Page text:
- Sauté in olio one good size julienned shallot, with a pinch of sel, on slow to medium heat. Do not let them burn or turn too brown
- Add two seeded and minced jalapeno peppers, one seeded and chopped green pepper, and a small handful of chopped baby portobello mushrooms. Continue to sauté until you think they’ve sauteed long enough, about 5 minutes or thereabouts
- Add the small red beans that soaked overnight — one cup dry beans became about 2 – 2 1/2 cups of hydrated beans. I stirred and sauteed the beans with the vegetables to let the flavors coat and meld for a few minutes
- Add 4 or 5 cups of cold tap water, 3 good bay leaves, sel, and plenty of cracks of fresh piper
- Let simmer on low for an hour or two
- A tip … If you accidentally let the water boil down a bit too much, don’t fret, add more cups of cold tap water. Be sure not to stir the pot again until AFTER adding the cold tap water. This will save the bodily integrity of the little red beans that began to fix to the pot bottom. (achem)
The Second Pot
- Rinse, drain, and repeat two times one cup of sushi rice in cold running tap water
- Rinsed sushi rice goes into a good pot to cook. My secret rice cooking weapon is the LeCrueset 3 3/4 Deep Covered Skillet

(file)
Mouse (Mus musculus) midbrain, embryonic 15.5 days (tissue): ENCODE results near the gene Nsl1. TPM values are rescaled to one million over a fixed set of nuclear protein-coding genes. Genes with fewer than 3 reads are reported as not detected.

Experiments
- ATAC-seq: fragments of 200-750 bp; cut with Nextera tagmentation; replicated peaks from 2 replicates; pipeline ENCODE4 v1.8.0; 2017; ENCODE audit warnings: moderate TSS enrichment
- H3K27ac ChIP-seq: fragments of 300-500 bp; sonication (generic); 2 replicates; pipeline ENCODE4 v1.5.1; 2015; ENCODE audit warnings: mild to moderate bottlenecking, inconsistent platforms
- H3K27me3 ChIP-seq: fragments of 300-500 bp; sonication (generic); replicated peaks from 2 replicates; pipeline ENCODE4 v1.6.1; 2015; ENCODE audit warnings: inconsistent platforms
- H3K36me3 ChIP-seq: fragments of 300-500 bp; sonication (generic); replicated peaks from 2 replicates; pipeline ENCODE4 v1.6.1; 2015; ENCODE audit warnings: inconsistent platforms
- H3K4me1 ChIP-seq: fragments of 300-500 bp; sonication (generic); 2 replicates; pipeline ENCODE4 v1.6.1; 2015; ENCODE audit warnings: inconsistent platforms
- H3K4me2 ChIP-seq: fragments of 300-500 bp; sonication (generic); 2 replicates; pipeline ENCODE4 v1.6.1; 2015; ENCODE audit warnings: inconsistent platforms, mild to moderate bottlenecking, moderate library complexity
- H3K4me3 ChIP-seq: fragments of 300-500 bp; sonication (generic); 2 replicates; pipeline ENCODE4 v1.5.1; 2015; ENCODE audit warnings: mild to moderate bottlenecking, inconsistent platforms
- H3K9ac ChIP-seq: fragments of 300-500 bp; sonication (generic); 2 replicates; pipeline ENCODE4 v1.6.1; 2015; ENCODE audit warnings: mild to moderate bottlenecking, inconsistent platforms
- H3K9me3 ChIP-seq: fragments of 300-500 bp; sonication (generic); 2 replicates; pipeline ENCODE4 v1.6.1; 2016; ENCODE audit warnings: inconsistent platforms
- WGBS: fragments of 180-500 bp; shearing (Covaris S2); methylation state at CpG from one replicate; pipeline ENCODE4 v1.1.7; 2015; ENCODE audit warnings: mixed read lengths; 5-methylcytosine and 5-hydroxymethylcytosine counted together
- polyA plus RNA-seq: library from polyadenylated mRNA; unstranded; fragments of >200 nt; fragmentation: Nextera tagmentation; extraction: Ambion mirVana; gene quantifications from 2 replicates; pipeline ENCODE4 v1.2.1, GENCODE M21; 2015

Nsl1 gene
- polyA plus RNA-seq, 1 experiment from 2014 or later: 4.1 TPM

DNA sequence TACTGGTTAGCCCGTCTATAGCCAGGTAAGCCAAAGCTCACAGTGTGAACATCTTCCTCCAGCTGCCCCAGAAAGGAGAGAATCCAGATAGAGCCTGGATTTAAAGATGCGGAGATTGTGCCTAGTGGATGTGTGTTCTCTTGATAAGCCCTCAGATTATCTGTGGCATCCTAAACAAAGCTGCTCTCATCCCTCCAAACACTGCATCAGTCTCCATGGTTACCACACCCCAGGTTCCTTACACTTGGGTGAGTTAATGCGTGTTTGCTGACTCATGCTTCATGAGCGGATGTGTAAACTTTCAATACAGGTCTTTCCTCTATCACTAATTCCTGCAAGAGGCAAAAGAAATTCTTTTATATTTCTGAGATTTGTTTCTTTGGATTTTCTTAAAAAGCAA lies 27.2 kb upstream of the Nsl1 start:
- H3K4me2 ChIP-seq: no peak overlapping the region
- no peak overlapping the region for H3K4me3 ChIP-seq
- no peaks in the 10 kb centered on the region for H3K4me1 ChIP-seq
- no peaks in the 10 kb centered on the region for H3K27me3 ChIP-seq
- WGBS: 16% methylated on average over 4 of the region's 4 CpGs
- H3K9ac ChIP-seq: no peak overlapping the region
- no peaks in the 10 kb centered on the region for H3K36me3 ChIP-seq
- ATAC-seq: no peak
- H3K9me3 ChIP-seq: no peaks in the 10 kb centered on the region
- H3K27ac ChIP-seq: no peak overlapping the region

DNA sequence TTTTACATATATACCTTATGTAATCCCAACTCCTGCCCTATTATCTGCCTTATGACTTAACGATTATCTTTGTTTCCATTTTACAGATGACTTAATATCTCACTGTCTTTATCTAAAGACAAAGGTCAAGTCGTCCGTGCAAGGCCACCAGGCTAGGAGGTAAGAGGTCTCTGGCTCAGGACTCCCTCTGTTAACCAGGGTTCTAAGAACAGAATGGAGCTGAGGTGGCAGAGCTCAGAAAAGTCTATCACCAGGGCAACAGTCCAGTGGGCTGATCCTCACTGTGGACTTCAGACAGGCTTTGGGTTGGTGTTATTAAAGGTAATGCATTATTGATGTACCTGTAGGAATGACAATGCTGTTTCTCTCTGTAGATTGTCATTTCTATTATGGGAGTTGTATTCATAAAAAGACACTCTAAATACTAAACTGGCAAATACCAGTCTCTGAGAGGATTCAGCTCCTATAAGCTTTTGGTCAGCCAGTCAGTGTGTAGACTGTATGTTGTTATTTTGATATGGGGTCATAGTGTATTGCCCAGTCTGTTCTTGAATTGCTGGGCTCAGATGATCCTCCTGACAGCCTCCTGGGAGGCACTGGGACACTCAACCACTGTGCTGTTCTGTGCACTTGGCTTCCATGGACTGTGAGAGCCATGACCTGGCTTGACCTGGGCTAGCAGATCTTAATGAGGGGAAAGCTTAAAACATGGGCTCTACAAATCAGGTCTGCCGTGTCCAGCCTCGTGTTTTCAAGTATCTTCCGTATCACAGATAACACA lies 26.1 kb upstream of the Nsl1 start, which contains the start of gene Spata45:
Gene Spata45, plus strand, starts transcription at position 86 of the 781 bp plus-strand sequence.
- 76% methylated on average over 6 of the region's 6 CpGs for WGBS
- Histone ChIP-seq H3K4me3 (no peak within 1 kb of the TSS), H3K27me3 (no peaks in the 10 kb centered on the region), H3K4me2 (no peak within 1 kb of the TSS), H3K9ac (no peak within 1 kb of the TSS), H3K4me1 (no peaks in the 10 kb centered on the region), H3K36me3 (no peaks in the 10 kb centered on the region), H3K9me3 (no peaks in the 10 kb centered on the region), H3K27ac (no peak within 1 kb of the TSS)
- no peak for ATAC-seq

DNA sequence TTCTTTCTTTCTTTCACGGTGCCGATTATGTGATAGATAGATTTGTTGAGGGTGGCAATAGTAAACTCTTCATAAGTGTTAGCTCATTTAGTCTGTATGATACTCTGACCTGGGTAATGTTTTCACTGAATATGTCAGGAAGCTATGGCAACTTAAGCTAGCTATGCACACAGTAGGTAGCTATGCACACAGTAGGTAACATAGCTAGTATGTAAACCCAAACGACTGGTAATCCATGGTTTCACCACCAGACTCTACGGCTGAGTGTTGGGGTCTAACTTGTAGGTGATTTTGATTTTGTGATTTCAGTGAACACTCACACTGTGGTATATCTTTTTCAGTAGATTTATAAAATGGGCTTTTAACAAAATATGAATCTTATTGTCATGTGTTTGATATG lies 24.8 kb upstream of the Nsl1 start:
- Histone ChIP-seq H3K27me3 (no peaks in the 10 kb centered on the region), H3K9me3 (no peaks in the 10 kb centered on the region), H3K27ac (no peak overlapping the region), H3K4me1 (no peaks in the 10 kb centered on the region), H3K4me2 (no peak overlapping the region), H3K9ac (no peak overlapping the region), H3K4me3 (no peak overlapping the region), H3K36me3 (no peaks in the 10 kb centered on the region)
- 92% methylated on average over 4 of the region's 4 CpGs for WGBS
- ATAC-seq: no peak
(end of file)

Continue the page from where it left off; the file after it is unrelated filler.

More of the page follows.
- Add two cups of water and pinch of Kosher sel, and stir well
- Bring to a boil for not a minute, then turn the heat all the way down. Cover. Ignore the sushi rice for 20 minutes like a lover you are displeased with. This will teach the sushi rice a lesson, if not the lover.
- Fork to fluff and add some rice wine vinegar if you prefer. I did not add any for this recipe.
- Turn off the burner and let the rice sit alone to think.
The Third Pot is actually a good size sauté pan
- Pour two or three tablespoons of good olio into the pan and let it heat (do not let olio smoke or else it forms carcinogens and we all hate cancer)
- Add in 1 to 2 cups of washed and not-quite-too finely chopped kale, — leaving some of the spine on for bite — and two small washed and chopped carrots. Do not skin or peel the carrots; seriously, get over that, poser.
- Sauté for about 7 or 8 or 9 minutes, and maybe let some edges of the carrots turn a little dark
- Take spoonfulls of the cooked lonely sushi rice and add to the kale and carrots until it’s all well-mixed together. If you are good at making the rice a little crispy, not by accident, bully for you.
Serve in a good bowl and eat with a spoon. When I prepare a meal like this it goes into one of my 8″ vintage Stangl bowls. Sushi rice-kale-carrot goes into the bowl first. Ladle some little red beans and it’s bean-y brodo on top.
This is eaten as my midday or late afternoon meal, and is the primary meal of the day during Lentil. The Lentil Fast is not as Ramadan where food is not consumed between sunrise and sunset. Though as it’s a high energy meal, nutritionally complete, is vegetarian, and tastes very good, this could make a fine suhoor or iftar, though I am ignorant as to specific foods or meals that are eaten then. There is always something to learn …